Klepto and Harlequin laughed. Klepto asked, “Who would spy on me? I say everything I’m thinking.”

“But, Daddy, don’t you have…” Tinkerbelle lowered her voice. “Secrets?”

“Have you been talking to your mother? I’ve never had a secret in my life. I just enjoy my privacy. For business reasons. There are no prostitutes and no pictures. I don’t even know how to urinate on a bed.”

“Tinkerbelle was just being careful,” Harlequin offered. “She’s just looking out for you, you know.”

“Right. Of course. What else? Tell me more good news. Any other news is just fake like your tits.”

“If you weren’t my father, I’d spray you with mace,” Tinkerbelle muttered but then thought about how Klepto was going to eliminate the inheritance tax and calmed down.

“We’ve finished a complete turnover of the staff,” she announced.

“All the old Josés are out and new Josés are in?”

“All temporary workers, signed at even lower wages. And they seem much more, I don’t know, professional than the last bunch. They are tall and pale and muscular. Sort of…rigid.” She blushed.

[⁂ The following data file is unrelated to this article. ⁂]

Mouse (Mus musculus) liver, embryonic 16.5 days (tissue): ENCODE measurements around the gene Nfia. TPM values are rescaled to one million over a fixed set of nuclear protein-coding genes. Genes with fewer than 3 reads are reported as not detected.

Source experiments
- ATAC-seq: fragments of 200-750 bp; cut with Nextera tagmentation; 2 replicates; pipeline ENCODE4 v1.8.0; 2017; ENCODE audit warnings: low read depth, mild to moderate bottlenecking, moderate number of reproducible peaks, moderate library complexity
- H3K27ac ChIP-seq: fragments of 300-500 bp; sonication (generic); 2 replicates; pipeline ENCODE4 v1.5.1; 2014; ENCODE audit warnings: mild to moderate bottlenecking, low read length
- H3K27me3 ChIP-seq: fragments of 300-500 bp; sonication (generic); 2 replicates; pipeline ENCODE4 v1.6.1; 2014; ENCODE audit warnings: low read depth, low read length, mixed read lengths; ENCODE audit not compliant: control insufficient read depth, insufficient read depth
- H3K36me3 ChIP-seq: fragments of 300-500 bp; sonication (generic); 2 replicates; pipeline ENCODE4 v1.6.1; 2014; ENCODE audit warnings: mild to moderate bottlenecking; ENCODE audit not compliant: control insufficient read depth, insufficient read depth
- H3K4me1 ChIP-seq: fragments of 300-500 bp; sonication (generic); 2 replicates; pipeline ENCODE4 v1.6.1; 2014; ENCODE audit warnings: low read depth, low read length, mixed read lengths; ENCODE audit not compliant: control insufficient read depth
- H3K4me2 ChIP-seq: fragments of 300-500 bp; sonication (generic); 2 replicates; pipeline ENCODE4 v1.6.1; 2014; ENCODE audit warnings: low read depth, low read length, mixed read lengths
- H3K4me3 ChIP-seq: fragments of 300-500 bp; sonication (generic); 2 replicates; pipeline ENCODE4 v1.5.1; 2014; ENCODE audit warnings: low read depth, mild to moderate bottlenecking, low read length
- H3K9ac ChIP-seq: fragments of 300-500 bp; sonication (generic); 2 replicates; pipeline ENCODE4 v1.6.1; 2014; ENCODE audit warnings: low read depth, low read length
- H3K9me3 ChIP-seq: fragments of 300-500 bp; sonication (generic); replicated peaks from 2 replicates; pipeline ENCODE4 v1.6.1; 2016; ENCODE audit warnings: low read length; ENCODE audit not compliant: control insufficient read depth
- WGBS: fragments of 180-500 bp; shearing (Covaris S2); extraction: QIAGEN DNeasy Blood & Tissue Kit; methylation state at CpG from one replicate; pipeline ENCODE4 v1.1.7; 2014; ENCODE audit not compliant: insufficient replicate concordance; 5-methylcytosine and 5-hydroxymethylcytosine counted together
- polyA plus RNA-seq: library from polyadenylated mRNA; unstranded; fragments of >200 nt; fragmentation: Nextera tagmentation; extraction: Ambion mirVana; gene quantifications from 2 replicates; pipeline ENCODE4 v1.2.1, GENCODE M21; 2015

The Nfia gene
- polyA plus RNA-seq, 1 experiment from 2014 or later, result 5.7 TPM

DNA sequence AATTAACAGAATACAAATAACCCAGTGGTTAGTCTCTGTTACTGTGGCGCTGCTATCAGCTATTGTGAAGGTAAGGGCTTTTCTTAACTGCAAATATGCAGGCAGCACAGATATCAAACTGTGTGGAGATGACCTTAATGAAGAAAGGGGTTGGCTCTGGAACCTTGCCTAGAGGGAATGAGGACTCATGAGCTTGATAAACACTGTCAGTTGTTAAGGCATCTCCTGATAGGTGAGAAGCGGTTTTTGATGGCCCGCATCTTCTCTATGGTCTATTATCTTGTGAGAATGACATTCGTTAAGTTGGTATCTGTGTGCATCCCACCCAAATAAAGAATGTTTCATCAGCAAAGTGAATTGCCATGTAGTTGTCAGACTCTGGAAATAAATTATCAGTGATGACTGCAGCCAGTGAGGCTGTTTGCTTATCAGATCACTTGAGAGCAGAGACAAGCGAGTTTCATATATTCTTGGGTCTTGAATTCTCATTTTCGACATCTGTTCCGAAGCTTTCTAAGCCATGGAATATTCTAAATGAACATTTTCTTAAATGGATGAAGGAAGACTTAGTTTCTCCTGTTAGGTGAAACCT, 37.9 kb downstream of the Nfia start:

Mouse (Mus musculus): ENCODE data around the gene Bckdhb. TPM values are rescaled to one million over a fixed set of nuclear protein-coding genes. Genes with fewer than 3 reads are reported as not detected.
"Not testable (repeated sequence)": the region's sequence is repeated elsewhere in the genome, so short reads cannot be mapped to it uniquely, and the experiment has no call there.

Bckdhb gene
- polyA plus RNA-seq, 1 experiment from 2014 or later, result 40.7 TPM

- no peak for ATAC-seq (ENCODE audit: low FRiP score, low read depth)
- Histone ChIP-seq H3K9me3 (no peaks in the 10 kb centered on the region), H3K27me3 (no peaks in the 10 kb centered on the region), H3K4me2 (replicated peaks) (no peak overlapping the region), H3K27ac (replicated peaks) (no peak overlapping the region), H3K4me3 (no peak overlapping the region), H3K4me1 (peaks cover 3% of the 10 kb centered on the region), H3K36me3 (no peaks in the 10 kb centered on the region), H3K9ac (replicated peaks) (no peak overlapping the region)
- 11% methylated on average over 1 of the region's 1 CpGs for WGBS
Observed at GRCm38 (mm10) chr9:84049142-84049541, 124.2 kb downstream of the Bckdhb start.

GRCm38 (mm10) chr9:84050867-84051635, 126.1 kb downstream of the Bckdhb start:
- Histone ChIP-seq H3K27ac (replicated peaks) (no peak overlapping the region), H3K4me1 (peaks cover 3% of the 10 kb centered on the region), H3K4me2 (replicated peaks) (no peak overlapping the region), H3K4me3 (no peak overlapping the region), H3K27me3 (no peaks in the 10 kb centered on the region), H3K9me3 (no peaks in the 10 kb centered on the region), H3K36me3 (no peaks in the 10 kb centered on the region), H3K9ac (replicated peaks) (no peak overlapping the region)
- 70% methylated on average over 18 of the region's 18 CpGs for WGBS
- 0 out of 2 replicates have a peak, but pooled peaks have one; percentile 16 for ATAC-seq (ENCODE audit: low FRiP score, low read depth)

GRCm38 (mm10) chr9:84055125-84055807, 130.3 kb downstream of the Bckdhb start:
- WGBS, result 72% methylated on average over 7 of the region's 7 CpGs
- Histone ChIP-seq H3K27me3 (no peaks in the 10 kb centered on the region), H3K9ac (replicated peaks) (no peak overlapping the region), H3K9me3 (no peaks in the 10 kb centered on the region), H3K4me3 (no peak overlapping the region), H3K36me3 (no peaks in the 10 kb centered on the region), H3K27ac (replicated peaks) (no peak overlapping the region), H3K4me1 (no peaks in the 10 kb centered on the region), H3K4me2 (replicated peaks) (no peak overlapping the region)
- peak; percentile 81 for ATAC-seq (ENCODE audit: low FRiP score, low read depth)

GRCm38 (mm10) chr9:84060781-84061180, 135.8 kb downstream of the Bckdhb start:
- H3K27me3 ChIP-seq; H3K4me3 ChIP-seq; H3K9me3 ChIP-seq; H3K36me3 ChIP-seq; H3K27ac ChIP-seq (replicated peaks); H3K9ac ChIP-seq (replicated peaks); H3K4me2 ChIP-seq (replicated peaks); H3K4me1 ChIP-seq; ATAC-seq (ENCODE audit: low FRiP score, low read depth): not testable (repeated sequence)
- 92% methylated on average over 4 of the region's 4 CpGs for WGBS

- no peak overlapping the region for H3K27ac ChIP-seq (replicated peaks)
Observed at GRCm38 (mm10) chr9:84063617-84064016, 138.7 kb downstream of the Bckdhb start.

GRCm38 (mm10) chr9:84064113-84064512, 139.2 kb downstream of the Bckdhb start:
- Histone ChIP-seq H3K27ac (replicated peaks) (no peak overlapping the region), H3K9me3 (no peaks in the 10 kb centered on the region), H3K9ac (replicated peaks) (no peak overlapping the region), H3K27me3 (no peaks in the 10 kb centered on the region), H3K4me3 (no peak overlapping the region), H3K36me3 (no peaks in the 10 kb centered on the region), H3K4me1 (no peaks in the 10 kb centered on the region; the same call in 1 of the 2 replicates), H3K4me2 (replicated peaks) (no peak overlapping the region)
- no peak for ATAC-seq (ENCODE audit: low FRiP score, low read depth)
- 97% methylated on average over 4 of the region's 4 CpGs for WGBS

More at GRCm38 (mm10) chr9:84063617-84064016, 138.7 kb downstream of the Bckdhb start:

Her husband, Harlequin, raised his eyebrows.

Klepto said, “They sound awfully white. Where are they from, Guatemala? Guatamalans are the cheapest.”

“No. They are from someplace called ‘Kremlin.’ I guess it’s in South America,” Tinkerbelle said.

Klepto considered. “Are you sure they are working cheaper?” he probed.

“Oh, yes. They were adamant about working for us. Some of them even bargained us down to be sure they were hired.”

“I like what I’m hearing. Except that word, ‘Adam Ant’?”

“‘Adamant. It means ‘hard,’” Tinkerbelle said and caught her breath.